Many of the city-imposed regulations concerning hydraulic fracturing (fracking) and other environmentally questionable natural gas drilling activities could become null and void if a bill now on Governor Greg Abbott’s desk is signed into law.
Tia Moen didn’t need Southern Methodist University experts to tell her what shook her two-story brick and stone home in Azle in the fall of 2013. She already knew.
Oil and gas drilling companies using hydraulic fracturing in Texas say they are recycling more water than ever before thanks to a change in state rules.
Democrats on a congressional oversight panel are stepping up their investigation into how well states are regulating the disposal of oil and gas waste, citing continuing public concern.
Officials in Irving continue their search for what may be triggering the recent swarm of earthquakes dogging Dallas’ neighbor to the west.
Somewhere in north Irving, Southern Methodist University is putting up a portable seismograph to try to nail down exactly where a spate of recent earthquakes is occurring.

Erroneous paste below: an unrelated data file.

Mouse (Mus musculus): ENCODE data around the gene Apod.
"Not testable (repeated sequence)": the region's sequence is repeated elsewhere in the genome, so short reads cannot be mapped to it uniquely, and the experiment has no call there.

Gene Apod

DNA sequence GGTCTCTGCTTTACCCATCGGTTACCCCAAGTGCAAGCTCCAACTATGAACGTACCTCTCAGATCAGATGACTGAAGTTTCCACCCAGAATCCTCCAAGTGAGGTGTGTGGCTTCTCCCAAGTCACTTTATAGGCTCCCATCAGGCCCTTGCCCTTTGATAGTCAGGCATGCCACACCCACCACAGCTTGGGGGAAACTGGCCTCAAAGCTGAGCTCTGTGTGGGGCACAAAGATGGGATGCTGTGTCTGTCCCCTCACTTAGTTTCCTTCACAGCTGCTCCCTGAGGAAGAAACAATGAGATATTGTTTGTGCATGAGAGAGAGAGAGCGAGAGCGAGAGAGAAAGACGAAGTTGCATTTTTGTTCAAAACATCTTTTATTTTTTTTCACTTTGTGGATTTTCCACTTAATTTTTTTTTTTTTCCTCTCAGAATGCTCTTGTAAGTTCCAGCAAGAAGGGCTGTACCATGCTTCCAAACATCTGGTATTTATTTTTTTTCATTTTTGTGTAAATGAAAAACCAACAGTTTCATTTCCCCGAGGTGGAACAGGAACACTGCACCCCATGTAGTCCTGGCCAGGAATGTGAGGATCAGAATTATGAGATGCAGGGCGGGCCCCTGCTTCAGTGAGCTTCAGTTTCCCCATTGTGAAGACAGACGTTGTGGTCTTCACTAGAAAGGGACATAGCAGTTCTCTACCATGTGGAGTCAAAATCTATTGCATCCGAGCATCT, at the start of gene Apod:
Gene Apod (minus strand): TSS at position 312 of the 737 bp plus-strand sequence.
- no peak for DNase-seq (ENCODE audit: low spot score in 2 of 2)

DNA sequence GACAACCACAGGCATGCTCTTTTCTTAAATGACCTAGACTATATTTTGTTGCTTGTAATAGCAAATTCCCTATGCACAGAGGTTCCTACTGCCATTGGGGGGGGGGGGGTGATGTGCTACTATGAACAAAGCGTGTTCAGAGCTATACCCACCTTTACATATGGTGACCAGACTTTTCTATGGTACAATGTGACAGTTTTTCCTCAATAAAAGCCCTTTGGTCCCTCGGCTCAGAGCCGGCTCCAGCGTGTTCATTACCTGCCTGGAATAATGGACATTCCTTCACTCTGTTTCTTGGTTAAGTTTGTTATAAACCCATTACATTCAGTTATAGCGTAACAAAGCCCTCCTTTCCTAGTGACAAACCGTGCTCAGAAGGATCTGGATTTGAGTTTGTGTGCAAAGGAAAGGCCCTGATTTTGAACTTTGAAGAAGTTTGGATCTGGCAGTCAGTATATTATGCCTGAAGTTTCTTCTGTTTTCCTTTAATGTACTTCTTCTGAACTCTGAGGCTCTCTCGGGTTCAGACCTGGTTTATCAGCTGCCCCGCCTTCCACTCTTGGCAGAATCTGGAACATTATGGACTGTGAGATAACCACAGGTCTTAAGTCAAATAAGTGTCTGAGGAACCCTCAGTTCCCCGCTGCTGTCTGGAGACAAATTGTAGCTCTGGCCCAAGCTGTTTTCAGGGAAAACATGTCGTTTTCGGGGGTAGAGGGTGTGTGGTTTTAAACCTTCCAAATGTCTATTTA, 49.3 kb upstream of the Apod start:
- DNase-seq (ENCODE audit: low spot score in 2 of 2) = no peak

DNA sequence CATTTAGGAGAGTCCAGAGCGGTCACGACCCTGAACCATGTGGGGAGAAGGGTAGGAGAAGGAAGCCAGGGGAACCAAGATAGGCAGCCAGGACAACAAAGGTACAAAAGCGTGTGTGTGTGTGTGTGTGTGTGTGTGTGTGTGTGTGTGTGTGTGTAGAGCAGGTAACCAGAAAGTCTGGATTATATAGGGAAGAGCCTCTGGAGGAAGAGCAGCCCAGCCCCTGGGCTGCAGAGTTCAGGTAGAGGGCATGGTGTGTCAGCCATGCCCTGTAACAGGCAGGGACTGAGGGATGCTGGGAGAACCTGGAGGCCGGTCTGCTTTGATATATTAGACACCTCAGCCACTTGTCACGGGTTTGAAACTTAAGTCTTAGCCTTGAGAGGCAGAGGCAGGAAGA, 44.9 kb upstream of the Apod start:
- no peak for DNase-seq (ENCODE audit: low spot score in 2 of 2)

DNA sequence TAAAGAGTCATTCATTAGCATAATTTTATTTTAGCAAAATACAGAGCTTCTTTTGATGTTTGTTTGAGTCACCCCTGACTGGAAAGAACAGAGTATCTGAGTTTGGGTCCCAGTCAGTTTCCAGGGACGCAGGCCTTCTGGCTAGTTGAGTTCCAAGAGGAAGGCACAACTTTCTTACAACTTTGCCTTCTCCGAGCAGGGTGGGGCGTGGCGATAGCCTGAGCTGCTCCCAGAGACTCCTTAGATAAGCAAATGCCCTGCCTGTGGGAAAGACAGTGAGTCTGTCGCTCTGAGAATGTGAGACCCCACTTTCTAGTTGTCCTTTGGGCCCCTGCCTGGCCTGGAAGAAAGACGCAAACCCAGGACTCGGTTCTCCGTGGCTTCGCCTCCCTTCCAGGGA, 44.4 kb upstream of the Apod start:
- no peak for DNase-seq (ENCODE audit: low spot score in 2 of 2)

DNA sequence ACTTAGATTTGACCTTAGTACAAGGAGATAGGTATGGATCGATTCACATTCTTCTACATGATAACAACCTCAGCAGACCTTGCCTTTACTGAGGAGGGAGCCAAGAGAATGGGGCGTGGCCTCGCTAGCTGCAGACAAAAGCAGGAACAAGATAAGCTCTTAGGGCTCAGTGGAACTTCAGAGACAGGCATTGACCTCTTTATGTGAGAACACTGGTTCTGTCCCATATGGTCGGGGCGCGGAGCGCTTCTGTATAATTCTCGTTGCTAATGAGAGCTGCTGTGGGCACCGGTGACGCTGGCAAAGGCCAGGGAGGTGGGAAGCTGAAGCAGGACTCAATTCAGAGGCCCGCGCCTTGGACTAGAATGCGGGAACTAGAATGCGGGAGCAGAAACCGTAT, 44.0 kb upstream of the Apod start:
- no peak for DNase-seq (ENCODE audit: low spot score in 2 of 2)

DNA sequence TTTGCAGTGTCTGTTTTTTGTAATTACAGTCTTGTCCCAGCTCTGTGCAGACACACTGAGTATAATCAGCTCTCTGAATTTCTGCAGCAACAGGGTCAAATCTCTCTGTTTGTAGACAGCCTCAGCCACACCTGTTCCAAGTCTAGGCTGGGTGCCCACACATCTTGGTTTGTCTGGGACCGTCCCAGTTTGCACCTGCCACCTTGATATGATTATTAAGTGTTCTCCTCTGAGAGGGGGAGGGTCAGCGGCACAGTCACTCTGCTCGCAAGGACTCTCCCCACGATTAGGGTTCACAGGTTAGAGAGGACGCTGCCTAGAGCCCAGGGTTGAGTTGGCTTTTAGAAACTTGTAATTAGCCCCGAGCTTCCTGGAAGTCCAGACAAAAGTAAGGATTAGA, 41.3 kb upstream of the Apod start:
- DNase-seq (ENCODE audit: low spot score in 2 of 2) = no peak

Tensions are mounting as big oil and gas companies and anti-fracking activists try to sway voters ahead of a Tuesday referendum that would make Denton the first Texas city to ban the drilling practice.
Bobby Jones and his family have owned 82 acres in Denton for decades. Now, he worries if voters approve a ban on fracking in the city, the mineral rights they lease will dry up.
The proposed ban on hydraulic fracking in Denton will go to city voters this November after City Council members voted early Wednesday against an outright ban in a 5-2 vote that came after an eight-hour plus public hearing.
The City of Denton will draw statewide attention Tuesday as it considers a petition to become the first city in Texas to ban fracking. If approved, the ban could have a ripple effect not only in the state but across the nation.
The amount of explosive gas tainting a North Texas neighborhood’s water supply has increased in recent years, but the state’s oil and gas regulator says it can’t link the methane to drilling activity nearby,
One side calls it “bad air.” The other calls it bad science. An energy company is responding to a claim that one of its Denton County gas wells could be putting cancer-causing chemicals into the air.